Deals for Apple Custom Radio Service 'Nowhere Near to Being Completed'
Back in early September, news broke in several publications about Apple's plans for a Pandora-like custom radio service, with the company reportedly seeking to arrange deals with music labels to allow more flexibility than permitted under the mandatory licensing used by Pandora. At the time, a launch was said to be "months away".
By late October, reports were indicating that talks remained in limbo with Apple and the major music labels remaining far apart in their licensing offers, although Apple was reportedly still hoping for an early 2013 launch.
As part of a report noting that Pandora's stock plunged yesterday after issuing weak guidance for the upcoming quarter, CNET says that Apple still has not made any significant progress with the major music labels.
The rumors continue to swirl but multiple music industry sources have told CNET in recent weeks that the deal that Apple has offered for iRadio has left the major record companies -- Sony Music Entertainment, Warner Music Group and Universal Music Group -- cold.
My sources say that, at a minimum, a deal with all the majors is nowhere near to being completed. Even if Apple sweetens its offer or the big labels change their mind tomorrow, these deals take a while to put to bed. Even in the best case scenario, it will still be a while before we see iRadio.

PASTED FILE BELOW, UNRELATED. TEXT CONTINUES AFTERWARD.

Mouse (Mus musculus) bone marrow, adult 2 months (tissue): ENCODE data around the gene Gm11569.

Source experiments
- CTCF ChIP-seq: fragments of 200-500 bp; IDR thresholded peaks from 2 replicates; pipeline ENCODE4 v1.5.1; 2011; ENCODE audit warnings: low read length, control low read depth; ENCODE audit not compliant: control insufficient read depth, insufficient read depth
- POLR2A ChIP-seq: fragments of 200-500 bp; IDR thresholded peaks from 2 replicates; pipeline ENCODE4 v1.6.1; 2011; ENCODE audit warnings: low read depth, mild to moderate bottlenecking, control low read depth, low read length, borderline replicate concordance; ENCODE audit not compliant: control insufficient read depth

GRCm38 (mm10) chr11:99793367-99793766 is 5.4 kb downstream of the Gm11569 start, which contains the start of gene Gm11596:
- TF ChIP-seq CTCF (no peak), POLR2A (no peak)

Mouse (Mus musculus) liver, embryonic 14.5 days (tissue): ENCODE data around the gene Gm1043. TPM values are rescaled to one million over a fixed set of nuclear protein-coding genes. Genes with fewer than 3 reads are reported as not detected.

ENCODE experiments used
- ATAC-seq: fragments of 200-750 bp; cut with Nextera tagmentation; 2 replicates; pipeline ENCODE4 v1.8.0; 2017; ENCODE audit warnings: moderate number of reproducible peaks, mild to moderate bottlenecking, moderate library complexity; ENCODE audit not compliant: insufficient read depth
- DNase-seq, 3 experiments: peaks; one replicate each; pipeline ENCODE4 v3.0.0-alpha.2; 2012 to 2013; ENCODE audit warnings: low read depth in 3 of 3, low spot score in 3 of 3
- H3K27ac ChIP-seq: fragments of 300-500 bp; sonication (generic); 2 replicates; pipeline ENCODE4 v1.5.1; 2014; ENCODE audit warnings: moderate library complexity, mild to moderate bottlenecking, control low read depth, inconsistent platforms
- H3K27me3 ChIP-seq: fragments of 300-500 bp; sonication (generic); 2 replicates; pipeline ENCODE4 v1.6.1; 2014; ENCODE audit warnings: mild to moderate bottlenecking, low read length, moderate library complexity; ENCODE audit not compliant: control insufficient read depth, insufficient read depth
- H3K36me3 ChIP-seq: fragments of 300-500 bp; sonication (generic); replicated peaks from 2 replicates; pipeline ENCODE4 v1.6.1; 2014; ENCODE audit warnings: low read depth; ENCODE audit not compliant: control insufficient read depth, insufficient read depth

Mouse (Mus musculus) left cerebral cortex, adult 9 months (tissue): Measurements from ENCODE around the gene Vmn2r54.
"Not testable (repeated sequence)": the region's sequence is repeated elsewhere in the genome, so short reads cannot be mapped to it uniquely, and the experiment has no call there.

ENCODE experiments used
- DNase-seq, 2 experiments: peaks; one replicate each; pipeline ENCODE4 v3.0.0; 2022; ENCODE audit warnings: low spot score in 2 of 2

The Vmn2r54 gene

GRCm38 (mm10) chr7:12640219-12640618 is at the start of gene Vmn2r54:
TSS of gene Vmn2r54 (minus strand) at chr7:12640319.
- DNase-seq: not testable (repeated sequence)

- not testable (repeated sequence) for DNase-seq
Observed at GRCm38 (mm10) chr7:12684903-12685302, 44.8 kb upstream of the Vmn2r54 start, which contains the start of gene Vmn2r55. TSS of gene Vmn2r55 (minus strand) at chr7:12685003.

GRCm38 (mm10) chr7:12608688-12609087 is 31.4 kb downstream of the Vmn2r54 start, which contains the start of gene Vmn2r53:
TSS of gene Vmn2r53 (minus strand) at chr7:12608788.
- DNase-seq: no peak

Eddy Cue has long been Apple's "master negotiator" for content deals, a role that he has reportedly filled with a calm yet firm demeanor that has made him very well respected in the business. As Apple's content empire has grown, Cue's role has expanded to the point where it now encompasses the iTunes Store, App Store, iCloud, iBookstore, iAd, Siri, and Maps.
Top Rated Comments
Spotify Premium costs £10 a month, so £120 a year. If I own zero music and use Spotify Premium for 10 years it will cost me £1,200. If I then decide that I don't want to pay £10 a month any more, I am back to owning zero music.
That is the potential downside of using Spotify Premium, as spending the equivalent £1,200 on CDs would mean that you owned around 170 albums worth of music that you could now listen to for the rest of your life for free, whereas with Spotify you have to carry on spending £120 a year for life to listen to your music, even if you are now listening to the same 170 albums over and over again.
Now, if you constantly listen to new music and are happy to spend £10 a month for the rest of your life then that isn't a downside and Spotify is the perfect solution for you. But if you spend less than £120 a year on physical music or iTunes downloads, or if you will eventually reach a point where you know what you like and are happy to listen to that selection, then it doesn't work out quite as well.
Don't get me wrong, I think Spotify Premium is an excellent service, but I do think that some people that talk about never having to buy music ever again are missing the big picture, and thinking very short to medium term.
I personally tend to subscribe to Premium for a couple of months a year and use that as a chance to listen to new music or artists that I want to get into, and then use the £100 that I've saved by not subscribing for the whole year to then buy the albums of those artists that I like.
Also, songs disappear due to regional restrictions as well.